Erectile dysfunction is not an uncommon problem, in fact there are concern among health officials because an alarming increase has been observed in recent decades. According to a 2019 review from the Department of Cardiology at the Montevideo School of Medicine“erectile dysfunction has a high prevalence, it is estimated that it affects about 100 million adult men in the world and that it will affect 322 million in the year 2025, with a more accentuated growth in Africa, Asia and South America”.
Its prevalence increases with age. In a population-based study conducted in Massachusetts, United States, in men between 40 and 70 years of age, the prevalence of erectile dysfunction of any degree was 52%. The prevalence of complete erectile dysfunction increased from 5% for patients aged 40 years to 15% for those aged 70 years, and moderate degrees increased from 17% to 34%, respectively.
However, although it is associated with age for reasons such as decreased levels of testosterone in the blood, decreased sexual desire or other reasons related to aging, there are other avoidable causes that are closely linked to erectile dysfunction, to the point that the behavior of the penis during sexual activity is considered a sentinel of hidden diseases.
Increased incidence among young people
Moreover, the biggest concern ranks among family doctors in the increased incidence of erectile dysfunction among those under 50 years of ageas reflected in a study carried out by the Urology Department of the Renji Hospital in Shanghai, which between 2009 and 2012 studied the data of thousands of young men and compared them with middle-aged men.
The study was published under the title A weaker masturbatory erection could be a sign of early cardiovascular risk associated with erectile dysfunction in young men without sexual intercourse. The objective of the research was to analyze the presence of weak erections during masturbation in young men.
Men between the ages of 18 and 40 underwent the study. The youngest stated that they did not usually have intercourse and had weak erections during masturbation. At the other end of the spectrum, the most adult group stated that they had intercourse, some of them also having problems with their erections.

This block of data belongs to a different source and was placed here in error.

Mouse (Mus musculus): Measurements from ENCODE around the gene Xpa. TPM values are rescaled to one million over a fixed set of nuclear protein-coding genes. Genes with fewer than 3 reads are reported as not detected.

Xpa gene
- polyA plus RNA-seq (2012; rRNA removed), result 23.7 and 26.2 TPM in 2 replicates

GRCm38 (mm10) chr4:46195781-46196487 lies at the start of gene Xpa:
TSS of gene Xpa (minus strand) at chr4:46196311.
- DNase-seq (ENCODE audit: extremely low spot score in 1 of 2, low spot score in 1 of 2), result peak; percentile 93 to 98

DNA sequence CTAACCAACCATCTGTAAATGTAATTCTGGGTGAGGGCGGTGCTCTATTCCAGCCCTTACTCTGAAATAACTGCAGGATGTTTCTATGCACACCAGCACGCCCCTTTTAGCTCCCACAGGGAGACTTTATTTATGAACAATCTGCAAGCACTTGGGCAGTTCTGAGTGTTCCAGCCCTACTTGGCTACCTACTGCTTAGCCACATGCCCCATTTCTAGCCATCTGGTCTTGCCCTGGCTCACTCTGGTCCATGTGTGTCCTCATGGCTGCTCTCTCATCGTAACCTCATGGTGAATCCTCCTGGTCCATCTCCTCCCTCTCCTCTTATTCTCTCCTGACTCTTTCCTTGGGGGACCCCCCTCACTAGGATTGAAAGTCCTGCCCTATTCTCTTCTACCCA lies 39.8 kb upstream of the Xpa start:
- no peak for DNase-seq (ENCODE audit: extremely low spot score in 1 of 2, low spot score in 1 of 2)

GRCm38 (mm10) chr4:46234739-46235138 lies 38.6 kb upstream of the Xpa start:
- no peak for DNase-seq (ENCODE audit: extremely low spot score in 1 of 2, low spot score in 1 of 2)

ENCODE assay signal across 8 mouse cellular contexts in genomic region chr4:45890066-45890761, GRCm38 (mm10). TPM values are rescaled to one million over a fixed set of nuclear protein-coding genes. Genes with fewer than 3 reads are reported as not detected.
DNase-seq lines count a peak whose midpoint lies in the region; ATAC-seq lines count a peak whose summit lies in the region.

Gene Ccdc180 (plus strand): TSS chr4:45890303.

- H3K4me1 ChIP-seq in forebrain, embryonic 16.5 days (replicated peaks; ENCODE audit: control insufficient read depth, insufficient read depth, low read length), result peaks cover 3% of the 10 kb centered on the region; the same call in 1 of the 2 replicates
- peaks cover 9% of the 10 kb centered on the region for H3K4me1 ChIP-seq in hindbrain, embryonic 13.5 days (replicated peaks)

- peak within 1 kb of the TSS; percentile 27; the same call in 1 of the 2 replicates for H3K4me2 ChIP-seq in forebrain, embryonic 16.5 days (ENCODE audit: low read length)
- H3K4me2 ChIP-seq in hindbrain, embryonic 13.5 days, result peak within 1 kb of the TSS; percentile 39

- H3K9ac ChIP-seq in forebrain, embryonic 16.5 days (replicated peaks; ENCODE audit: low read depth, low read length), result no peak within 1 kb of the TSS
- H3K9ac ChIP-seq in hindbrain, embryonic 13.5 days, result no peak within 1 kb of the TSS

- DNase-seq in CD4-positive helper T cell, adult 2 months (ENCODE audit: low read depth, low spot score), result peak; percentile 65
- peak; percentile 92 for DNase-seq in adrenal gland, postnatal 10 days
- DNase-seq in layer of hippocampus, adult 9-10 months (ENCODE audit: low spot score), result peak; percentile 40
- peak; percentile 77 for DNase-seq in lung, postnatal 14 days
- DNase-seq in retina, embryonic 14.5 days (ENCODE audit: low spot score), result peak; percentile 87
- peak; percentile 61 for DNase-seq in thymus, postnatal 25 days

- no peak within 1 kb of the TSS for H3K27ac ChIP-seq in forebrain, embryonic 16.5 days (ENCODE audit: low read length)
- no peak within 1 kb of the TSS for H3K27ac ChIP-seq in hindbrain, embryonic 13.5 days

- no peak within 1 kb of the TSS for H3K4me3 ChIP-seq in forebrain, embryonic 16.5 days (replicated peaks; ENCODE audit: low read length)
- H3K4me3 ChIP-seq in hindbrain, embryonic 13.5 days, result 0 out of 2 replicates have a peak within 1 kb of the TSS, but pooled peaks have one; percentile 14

After various studies and tests, it was concluded that young people who had weak erections during masturbation showed cardiovascular risk factors. Even more in those men who were diagnosed with erectile dysfunction. Consequently, the study warns about the need for regular reviews.
Erectile dysfunction is known to precede the development of angina by two to three years, and the onset of cardiovascular events by three to five years.
The importance of going to the consultation
According to a publication of the Spanish Society of Cardiology“Erectile dysfunction is considered a cardiovascular risk factor, being a important predictor of coronary heart diseaseespecially in those under 60 years of age. In addition, there is a high percentage of patients with coronary heart disease who suffer from erectile dysfunction.”
The same publication explains that “usually erectile dysfunction is known to precede the development of angina by two to three years, and the onset of cardiovascular events by three to five”, especially in younger men and calls for more clinical attention this aspect as preventive alarm of cardiovascular accidents.
In this regard, Héctor Corredor, Surgeon specializing in Urology and international medical director at Boston Medical Group, explains in an article from the magazine Men’s Health that “young people can suffer cardiovascular risk for many reasons, since today we tend to have an unhealthy diet and work that involves many hours without movement, becoming commonplace sedentary lifestyle that brings about being overweight and high levels of cholesterol in the blood” .
For his part, urologist Eduard García Cruz, author of 20,000 guys, what they haven’t told you about sex and the male mindsetensures In an interview that “erectile dysfunction is considered to be the tip of the iceberg of cardiovascular disease.” And he complains that 80% of men never seek help: “if more came, we could diagnose more, and avoid other problems.”
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